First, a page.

The Sour or Bitter Orange: It's Many Uses And Culinary Applications

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The name “sour orange or bitter orange”, also known as Seville orange, bigarade orange, and marmalade orange, refers to a citrus tree (Citrus aurantium) and its fruit. (1)

In Spanish-speaking countries the sour orange is called naranja ácida or naranja agria. In Arabic, it is naranji; in Italian, melangolo; in India, khatta; in French or American Samoa, moli, and in Guam, soap orange. The uses for sour orange or bitter orange are many and it is just recently being discovered by the United States markets due in large part to the influx of Latin American populations and their culinary predilections.

It’s Far-Reaching Origins and Background:

South Seas Islanders believe the fruit to have been brought to their shores since pre-historic times.  It was known to the Arabians since the 9th century. Similar reported sightings of the species come from Sicily and Spain at about the same time and it was the only known orange for over 500 years. Having been brought over to the New World, it was cultivated and quickly sprung up in: Mexico, Brazil, Jamaica, Bermuda, Puerto Rico, Cuba and elsewhere in the West Indies. In short, this bitter little fruit has really been all over the place. A different species has also been cultivated in both the French and Italian Rivieras areas. In England and the rest of the United Kingdom, sour oranges are used primarily to make marmalade. (2)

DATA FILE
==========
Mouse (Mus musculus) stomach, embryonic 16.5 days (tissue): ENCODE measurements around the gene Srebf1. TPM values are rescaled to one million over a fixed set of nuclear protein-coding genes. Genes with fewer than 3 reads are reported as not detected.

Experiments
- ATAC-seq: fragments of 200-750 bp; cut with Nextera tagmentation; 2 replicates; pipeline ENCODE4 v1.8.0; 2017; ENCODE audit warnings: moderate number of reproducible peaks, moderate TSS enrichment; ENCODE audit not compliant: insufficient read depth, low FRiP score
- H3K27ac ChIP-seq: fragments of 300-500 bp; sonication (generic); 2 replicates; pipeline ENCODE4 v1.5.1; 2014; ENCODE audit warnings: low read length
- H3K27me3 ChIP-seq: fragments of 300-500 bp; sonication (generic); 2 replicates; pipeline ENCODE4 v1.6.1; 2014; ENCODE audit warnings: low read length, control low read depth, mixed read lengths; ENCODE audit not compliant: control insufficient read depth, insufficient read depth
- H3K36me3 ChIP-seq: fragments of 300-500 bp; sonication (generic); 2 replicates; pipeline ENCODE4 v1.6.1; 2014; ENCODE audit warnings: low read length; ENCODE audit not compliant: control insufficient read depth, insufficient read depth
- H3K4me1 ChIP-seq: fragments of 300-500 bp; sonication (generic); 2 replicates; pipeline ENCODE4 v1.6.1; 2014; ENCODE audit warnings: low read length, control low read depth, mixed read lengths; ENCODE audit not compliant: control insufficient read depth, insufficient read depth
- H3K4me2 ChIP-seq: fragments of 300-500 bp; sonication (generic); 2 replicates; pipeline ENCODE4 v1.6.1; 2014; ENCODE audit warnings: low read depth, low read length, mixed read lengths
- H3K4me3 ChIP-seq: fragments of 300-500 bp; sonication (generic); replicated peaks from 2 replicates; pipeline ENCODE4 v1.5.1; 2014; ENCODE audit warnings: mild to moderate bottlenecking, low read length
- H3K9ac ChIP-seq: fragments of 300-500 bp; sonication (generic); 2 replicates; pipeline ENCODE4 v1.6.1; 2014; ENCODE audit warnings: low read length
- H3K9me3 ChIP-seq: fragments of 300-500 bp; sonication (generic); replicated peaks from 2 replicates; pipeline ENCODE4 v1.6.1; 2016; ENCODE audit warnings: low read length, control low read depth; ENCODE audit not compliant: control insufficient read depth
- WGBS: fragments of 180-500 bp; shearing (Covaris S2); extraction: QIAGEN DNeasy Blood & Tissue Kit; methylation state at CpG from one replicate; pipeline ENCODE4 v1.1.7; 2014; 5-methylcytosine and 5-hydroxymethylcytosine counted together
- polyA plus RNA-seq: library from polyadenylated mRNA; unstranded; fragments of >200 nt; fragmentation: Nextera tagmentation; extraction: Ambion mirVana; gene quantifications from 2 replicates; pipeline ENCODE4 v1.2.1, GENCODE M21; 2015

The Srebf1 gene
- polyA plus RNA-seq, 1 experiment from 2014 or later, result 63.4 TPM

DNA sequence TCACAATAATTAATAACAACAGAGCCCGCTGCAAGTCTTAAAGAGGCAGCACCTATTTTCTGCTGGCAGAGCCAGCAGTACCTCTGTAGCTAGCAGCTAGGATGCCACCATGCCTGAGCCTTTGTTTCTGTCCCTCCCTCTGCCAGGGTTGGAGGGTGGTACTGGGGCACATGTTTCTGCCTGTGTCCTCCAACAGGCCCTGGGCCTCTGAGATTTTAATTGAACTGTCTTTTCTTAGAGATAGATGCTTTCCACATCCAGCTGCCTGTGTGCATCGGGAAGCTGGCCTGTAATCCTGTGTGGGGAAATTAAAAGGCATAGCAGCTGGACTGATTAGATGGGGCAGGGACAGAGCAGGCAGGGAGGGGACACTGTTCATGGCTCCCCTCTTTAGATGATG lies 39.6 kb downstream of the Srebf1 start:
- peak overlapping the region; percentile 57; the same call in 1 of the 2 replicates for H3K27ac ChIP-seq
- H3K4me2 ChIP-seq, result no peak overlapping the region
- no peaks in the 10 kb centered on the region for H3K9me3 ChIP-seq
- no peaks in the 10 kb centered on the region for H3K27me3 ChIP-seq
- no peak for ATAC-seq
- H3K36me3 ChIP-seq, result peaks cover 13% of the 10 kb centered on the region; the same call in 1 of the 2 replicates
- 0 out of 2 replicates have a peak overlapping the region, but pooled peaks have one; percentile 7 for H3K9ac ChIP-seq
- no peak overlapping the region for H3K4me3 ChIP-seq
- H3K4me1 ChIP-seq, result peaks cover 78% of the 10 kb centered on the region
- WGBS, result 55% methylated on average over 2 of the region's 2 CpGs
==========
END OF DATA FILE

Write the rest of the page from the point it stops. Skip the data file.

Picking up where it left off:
After the U.S. Food and Drug Administration banned the herbal stimulant ephedra, manufacturers substituted bitter orange in many herbal weight-loss products, and still remains a prime ingredient in these types of products.